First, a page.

Gearing up against drink and drug driving – proposals for safer roads, was the theme of the conference organised by the Malta Insurance Association in conjunction with the University’s Department of Insurance last month.
It was opened by the Minister for Transport, Infrastructure and Capital Projects, Ian Borg (under whose ministry the Malta Road Safety Council falls) and the Minister for Family, Children’s Rights and Social Solidarity, Michael Falzon, whose ministry had launched the National Alcohol Policy late last year.
Delegates were also addressed by Madam Justice Consuelo Scerri Herrera and other local and foreign speakers who shared their experiences of how drink/drug-driving could be deterred.
The judge explained what the laws state and the reasons behind the relatively high number of acquittals, most of them a direct consequence of ill-prepared prosecution or evidence compilation.
She also expressed some very strong opinions on the need to better enforce existing laws and improve effectiveness.
One of the two foreign speakers, Brett Harman, representing the Global Road Safety Partnership – GRSP, gave participants a highly-interesting insight into how drink/drug-driving was tackled in Australia.
The other speaker, Frank Mutze, a representative of the European Transport Safety Council – ETSC, gave an overview of the situation and best practices in Europe.
These presentations made it clear the police can only stop a motorist and demand a breathalyser test when they observe erratic or abusive behaviour on the road.
In many countries, the police were given stronger powers than this, allowing them to also carry out tests at random, for no specific reason. Also, in many countries such tests are mandatory when an accident involving personal injuries occurs.
As regards drug driving, Malta lacks sufficiently clear laws that define what constitutes driving under the influence of drugs while the police are not equipped to carry roadside tests similar to the breathalyser used for alcohol.
Richard Muscat spoke about the harmful effects that alcohol leaves on the body and how the risk of an accident increases dramatically when legal alcohol limits are exceeded, even marginally.
The best results can only be achieved if education and enforcement work together
Education and greater awareness of the risks of drink/drug-driving can be a very effective tool to combat this problem but motorists need to change their approach to drinking and those riding with them must also play a part in making the driver feel responsible for their safety.
From an insurance perspective, whether a driver that caused an accident was intoxicated or not can certainly contribute greatly to reducing the length of time it takes a claim to be processed and for compensation to be paid to victims. On the other hand, uncertainty prolongs the process as insurers often need to await the outcome of magisterial inquiries or criminal proceedings to determine the facts.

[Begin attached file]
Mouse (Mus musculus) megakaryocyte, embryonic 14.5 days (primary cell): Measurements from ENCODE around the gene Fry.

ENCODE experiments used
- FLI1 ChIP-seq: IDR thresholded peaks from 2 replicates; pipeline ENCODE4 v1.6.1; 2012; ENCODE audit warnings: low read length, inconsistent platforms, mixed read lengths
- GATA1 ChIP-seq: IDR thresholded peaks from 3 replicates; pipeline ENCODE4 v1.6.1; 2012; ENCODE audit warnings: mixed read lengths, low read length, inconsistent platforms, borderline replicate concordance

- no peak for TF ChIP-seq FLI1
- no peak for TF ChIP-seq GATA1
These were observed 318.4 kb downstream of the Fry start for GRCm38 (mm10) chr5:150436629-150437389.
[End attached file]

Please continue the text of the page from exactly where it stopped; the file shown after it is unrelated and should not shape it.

The Malta Insurance Association believes that the level of enforcement needs to be improved and this can be helped by changes to the law. We now know that an average 165 tests were conducted during 2017, giving an average of two tests every five days. Worse still, assuming that the 15 kits donated by the association in late 2015 are all still in use, 165 tests is equivalent to 11 tests per kit, less than once a month.
These figures are undoubtedly disappointing and worrying as they indicate that enforcement is not as effective as it can be. Without proper enforcement the deterrent value of any anti-drink/drug-driving laws is severely diminished.
The law needs to be updated to bring drug testing on a par with alcohol testing. A clear direction is needed by the government and, in line with lowering the alcohol limits in 2017, a zero-tolerance vis-a-vis drug-driving is needed.
Testing for alcohol and/or drug abuse is not different to having fixed or mobile speed cameras that deter speeding.
Speed cameras on our road network seem to be acceptable because they rake in several thousand euros in fines. However, breathalyser tests, which save lives in the same manner as speed cameras do, do not seem to be accepted.
The Malta Insurance Association encourages further investment in deterrent, including more breathalyser kits as well as kits to test for drug consumption. Easy-to-use and affordable roadside drug-testing kits are available and are in widespread use by police forces in many EU states.
The police can only improve their effectiveness if more resources are available to them, including specialised training.
The difficulty of the task they face in having to deal with individuals who may be driving under the influence of alcohol and/or drugs and who are facing the prospect of a combination of heavy fines and licence suspension, not to mention the possibility of spending the night locked up, should not be underestimated.
Finally, awareness campaigns need to be stepped up and held throughout the year, rather than focused on the festive season, because alcohol and drug abuse happens all year round. Still, the best results can only be achieved if education, through awareness campaigns, and enforcement work together.
There are resources that must be tapped into, so it is only a matter for the authorities to show commitment and set their priorities right, as part of the national agenda, if road safety is to be truly upheld.
Adrian Galea is director general of the Malta Insurance Association.
This is a Times of Malta print opinion piece
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